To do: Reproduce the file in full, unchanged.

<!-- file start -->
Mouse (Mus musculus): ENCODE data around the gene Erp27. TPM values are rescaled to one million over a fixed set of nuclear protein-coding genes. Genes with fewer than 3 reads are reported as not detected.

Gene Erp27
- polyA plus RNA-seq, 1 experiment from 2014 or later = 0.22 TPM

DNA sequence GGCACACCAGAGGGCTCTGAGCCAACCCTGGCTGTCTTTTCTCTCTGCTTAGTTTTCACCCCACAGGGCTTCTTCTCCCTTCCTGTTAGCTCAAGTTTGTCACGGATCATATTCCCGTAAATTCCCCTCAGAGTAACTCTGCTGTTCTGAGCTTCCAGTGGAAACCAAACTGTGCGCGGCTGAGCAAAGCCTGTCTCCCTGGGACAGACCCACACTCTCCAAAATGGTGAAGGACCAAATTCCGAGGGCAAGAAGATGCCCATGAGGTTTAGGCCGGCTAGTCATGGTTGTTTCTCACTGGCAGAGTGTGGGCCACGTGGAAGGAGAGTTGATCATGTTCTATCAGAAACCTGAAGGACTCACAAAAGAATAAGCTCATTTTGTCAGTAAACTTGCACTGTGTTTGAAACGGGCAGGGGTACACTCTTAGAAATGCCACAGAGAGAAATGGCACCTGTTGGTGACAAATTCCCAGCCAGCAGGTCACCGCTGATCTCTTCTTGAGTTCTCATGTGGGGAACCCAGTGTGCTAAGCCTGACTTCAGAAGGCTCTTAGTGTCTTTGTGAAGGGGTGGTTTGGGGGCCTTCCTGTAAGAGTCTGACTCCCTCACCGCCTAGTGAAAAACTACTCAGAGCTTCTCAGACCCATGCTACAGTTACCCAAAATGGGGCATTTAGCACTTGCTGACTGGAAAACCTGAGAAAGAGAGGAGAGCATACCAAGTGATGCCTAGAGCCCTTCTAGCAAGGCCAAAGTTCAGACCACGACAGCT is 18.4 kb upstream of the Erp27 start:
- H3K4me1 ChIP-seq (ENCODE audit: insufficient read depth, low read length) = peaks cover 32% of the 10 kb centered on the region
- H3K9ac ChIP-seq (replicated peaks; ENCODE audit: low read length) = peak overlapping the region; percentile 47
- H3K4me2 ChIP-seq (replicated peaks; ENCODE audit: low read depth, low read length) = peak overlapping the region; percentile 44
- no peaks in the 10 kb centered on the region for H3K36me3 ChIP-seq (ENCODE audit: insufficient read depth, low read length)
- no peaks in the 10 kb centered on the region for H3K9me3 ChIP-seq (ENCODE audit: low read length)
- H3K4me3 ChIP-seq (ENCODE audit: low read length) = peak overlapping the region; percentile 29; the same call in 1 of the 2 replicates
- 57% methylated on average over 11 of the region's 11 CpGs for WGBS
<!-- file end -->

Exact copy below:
Mouse (Mus musculus): ENCODE data around the gene Erp27. TPM values are rescaled to one million over a fixed set of nuclear protein-coding genes. Genes with fewer than 3 reads are reported as not detected.

Gene Erp27
- polyA plus RNA-seq, 1 experiment from 2014 or later = 0.22 TPM

DNA sequence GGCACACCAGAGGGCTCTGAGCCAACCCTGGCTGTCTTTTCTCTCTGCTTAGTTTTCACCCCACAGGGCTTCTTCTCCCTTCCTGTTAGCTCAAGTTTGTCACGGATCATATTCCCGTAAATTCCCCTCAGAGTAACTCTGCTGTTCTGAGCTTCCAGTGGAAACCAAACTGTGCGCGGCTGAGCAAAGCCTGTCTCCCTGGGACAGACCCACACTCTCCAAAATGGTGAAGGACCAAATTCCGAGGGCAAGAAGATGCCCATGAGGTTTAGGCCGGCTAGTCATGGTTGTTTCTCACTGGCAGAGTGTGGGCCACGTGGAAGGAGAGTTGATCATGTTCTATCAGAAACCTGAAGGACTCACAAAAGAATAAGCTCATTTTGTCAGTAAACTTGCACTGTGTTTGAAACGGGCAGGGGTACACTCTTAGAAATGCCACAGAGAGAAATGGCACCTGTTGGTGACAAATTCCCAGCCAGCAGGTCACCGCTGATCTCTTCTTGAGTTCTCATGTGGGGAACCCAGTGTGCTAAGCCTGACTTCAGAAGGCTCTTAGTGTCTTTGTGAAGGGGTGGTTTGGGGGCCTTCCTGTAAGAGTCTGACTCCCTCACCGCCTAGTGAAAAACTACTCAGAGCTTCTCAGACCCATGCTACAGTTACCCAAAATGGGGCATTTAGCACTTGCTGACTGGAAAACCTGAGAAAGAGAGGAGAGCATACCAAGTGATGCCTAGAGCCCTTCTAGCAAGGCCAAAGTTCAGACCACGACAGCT is 18.4 kb upstream of the Erp27 start:
- H3K4me1 ChIP-seq (ENCODE audit: insufficient read depth, low read length) = peaks cover 32% of the 10 kb centered on the region
- H3K9ac ChIP-seq (replicated peaks; ENCODE audit: low read length) = peak overlapping the region; percentile 47
- H3K4me2 ChIP-seq (replicated peaks; ENCODE audit: low read depth, low read length) = peak overlapping the region; percentile 44
- no peaks in the 10 kb centered on the region for H3K36me3 ChIP-seq (ENCODE audit: insufficient read depth, low read length)
- no peaks in the 10 kb centered on the region for H3K9me3 ChIP-seq (ENCODE audit: low read length)
- H3K4me3 ChIP-seq (ENCODE audit: low read length) = peak overlapping the region; percentile 29; the same call in 1 of the 2 replicates
- 57% methylated on average over 11 of the region's 11 CpGs for WGBS